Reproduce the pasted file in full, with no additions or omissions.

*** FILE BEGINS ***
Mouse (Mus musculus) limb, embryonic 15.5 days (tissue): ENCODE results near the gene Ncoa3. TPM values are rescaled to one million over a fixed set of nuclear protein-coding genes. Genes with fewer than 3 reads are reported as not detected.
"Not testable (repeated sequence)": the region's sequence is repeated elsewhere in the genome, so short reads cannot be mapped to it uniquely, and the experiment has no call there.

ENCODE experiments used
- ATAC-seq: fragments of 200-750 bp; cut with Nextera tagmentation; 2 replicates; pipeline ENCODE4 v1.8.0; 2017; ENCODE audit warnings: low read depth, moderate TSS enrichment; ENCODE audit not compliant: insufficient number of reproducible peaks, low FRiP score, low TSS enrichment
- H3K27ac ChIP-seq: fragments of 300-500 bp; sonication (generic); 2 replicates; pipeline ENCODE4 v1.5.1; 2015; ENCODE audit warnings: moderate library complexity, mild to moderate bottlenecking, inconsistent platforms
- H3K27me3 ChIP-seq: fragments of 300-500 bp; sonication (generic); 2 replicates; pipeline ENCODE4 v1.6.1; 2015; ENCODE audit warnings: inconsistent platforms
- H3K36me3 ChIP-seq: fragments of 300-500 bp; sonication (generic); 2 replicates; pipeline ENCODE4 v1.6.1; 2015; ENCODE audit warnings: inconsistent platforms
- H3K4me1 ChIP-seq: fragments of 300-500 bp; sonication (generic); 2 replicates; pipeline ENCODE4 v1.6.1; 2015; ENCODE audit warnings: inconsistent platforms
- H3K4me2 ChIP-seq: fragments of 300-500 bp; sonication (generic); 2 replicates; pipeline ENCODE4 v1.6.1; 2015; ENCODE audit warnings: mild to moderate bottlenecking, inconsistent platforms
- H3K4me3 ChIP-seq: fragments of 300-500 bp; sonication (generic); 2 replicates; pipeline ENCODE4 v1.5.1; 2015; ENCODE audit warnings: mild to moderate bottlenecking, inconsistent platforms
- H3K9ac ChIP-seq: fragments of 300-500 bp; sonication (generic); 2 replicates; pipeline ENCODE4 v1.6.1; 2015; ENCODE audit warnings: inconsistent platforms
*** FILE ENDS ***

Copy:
Mouse (Mus musculus) limb, embryonic 15.5 days (tissue): ENCODE results near the gene Ncoa3. TPM values are rescaled to one million over a fixed set of nuclear protein-coding genes. Genes with fewer than 3 reads are reported as not detected.
"Not testable (repeated sequence)": the region's sequence is repeated elsewhere in the genome, so short reads cannot be mapped to it uniquely, and the experiment has no call there.

ENCODE experiments used
- ATAC-seq: fragments of 200-750 bp; cut with Nextera tagmentation; 2 replicates; pipeline ENCODE4 v1.8.0; 2017; ENCODE audit warnings: low read depth, moderate TSS enrichment; ENCODE audit not compliant: insufficient number of reproducible peaks, low FRiP score, low TSS enrichment
- H3K27ac ChIP-seq: fragments of 300-500 bp; sonication (generic); 2 replicates; pipeline ENCODE4 v1.5.1; 2015; ENCODE audit warnings: moderate library complexity, mild to moderate bottlenecking, inconsistent platforms
- H3K27me3 ChIP-seq: fragments of 300-500 bp; sonication (generic); 2 replicates; pipeline ENCODE4 v1.6.1; 2015; ENCODE audit warnings: inconsistent platforms
- H3K36me3 ChIP-seq: fragments of 300-500 bp; sonication (generic); 2 replicates; pipeline ENCODE4 v1.6.1; 2015; ENCODE audit warnings: inconsistent platforms
- H3K4me1 ChIP-seq: fragments of 300-500 bp; sonication (generic); 2 replicates; pipeline ENCODE4 v1.6.1; 2015; ENCODE audit warnings: inconsistent platforms
- H3K4me2 ChIP-seq: fragments of 300-500 bp; sonication (generic); 2 replicates; pipeline ENCODE4 v1.6.1; 2015; ENCODE audit warnings: mild to moderate bottlenecking, inconsistent platforms
- H3K4me3 ChIP-seq: fragments of 300-500 bp; sonication (generic); 2 replicates; pipeline ENCODE4 v1.5.1; 2015; ENCODE audit warnings: mild to moderate bottlenecking, inconsistent platforms
- H3K9ac ChIP-seq: fragments of 300-500 bp; sonication (generic); 2 replicates; pipeline ENCODE4 v1.6.1; 2015; ENCODE audit warnings: inconsistent platforms